A close-up view of the International Space Station photographed by an STS-133 crew member on space shuttle Discovery on March 7, 2011

A pair of American astronauts Saturday wrapped up the first of three spacewalks to route cables outside the International Space Station so commercial spaceships carrying crew can dock there in the coming years.

The spacewalk began at 7:45 am (1245 GMT) when Barry "Butch" Wilmore and flight engineer Terry Virts placed their suits on internal battery power, NASA said.

Moments later, the pair—each carrying two suitcase-like bags of cables and tools—floated outside the airlock to begin the first of several spacewalks aimed at preparing the orbiting outpost for the arrival of US commercial crew capsules, bringing astronauts to low-Earth orbit in the coming years.

"Pretty cool," said Virts as he emerged, with the space station soaring about 270 miles (435 kilometers) over the South Pacific.

The spacewalk was Virts' first ever, and the second for Wilmore. It was also the 185th in the history of the space station.

The team finished work after six hours and 41 minutes, and even managed one "get-ahead" task for their next spacewalk on Wednesday, which is to be followed by a third one on Sunday, NASA said. Both will begin at 1210 GMT.

"Welcome back, guys," said European Space Agency astronaut Samantha Cristoforetti, who helped orchestrate the spacewalk from inside the station.

The team routed 364 feet (110 meters) of cable. The total length of cable to be set up by next week is about 700 feet.

In this image from television astronaut Barry "Butch" Wilmore begins the spacewalk Saturday morning Feb. 21, 2015 to wire the International Space Station in preparation for the arrival in July of the international docking port for the Boeing and Space-X commercial crew vehicles. (AP Photo/NASA-TV)

These spacewalks, along with several more outings in the coming months, are designed to prepare the station and the robotic arm for a pair of international docking adapters (IDAs), which will be delivered later this year.

When the new docking ports are eventually completed, up to two cargo ships and two crew ships will be able to latch on to the space station at the same time.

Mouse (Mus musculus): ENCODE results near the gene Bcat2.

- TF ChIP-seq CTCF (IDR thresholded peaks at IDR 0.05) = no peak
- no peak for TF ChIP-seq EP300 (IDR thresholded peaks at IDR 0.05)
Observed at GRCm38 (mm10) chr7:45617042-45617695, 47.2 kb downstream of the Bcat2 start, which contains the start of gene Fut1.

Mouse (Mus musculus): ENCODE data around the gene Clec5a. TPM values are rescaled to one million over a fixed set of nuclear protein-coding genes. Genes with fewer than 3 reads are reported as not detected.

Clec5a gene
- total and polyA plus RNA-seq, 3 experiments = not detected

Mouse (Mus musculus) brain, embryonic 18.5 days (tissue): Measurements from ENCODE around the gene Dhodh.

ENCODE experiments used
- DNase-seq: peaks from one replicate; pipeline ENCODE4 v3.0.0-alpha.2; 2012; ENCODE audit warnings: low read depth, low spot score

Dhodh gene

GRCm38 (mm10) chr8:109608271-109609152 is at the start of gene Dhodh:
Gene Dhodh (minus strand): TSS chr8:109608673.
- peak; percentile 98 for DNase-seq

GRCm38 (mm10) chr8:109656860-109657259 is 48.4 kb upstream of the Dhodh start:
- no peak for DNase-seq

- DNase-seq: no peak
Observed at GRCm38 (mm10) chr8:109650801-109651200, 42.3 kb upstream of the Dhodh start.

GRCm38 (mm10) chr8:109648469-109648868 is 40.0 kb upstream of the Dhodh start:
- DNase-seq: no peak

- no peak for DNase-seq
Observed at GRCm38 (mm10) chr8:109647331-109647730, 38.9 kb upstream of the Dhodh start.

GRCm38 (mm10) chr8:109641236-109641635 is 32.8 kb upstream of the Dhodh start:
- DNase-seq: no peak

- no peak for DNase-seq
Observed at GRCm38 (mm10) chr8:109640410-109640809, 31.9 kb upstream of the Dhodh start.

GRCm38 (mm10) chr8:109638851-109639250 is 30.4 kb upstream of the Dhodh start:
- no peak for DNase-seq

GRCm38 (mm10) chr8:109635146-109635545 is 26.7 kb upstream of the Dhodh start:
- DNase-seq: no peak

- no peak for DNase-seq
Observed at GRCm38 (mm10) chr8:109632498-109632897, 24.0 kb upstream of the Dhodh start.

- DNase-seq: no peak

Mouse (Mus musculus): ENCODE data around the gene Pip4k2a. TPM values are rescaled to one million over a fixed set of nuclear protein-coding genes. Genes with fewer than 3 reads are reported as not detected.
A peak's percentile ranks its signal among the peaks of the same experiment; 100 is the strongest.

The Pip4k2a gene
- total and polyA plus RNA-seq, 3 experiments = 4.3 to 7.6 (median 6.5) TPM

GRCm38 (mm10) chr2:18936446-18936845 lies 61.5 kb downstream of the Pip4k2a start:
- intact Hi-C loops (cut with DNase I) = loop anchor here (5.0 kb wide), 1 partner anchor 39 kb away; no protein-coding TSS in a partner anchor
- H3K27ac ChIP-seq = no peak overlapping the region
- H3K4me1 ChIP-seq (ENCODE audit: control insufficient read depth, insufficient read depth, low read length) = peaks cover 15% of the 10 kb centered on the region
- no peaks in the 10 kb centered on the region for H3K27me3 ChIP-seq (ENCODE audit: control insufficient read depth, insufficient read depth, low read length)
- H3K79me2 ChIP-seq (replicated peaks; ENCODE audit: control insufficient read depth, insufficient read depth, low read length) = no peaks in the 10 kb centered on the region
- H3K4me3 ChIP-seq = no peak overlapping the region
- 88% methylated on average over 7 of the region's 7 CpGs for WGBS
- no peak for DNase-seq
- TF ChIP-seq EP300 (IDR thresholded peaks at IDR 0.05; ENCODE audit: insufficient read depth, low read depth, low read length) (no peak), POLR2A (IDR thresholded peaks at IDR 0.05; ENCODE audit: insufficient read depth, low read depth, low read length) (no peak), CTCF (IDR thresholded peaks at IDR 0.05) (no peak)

Boeing has said it hopes to send an astronaut and pilot for the first time in late 2017 to the International Space Station, aboard its crew capsule called CST-100.

SpaceX is aiming to follow soon after with its Dragon V2 crew capsule, modeled on the Dragon cargo carrier that is currently making trips back and forth to space carrying supplies, food and material for science experiments.

NASA lost its ability to send astronauts to space when it closed the 30-year space shuttle program in 2011.

The world's astronauts must now rely on Russia's Soyuz capsules for transport to low-Earth orbit, at a cost of about $70 million per seat.

Spacesuit problem

The spacewalk was initially planned for Friday but was postponed for a day to allow NASA more time to wrap up an investigation into a problem with a piece of equipment inside certain spacesuits.

The breakdown in the fan pump separator—which helps control the suit's temperature—in two of the American spacesuits was part of the same system that failed in 2013 when water flooded the helmet of a spacewalking Italian astronaut, nearly drowning him.

In December, when astronauts were doing spacesuit maintenance, they found that the fan pump separator in one suit did not speed up as expected. The same problem with another spacesuit was detected in January.

A replacement part that was on board the space station was installed in the suit Virts is wearing, and a new spacesuit was shipped to the for Wilmore.

At mission control in Houston, NASA commentator Rob Navias said both suits were "healthy" and in good working order.

"All suit systems are reported to be in excellent condition," Navias said.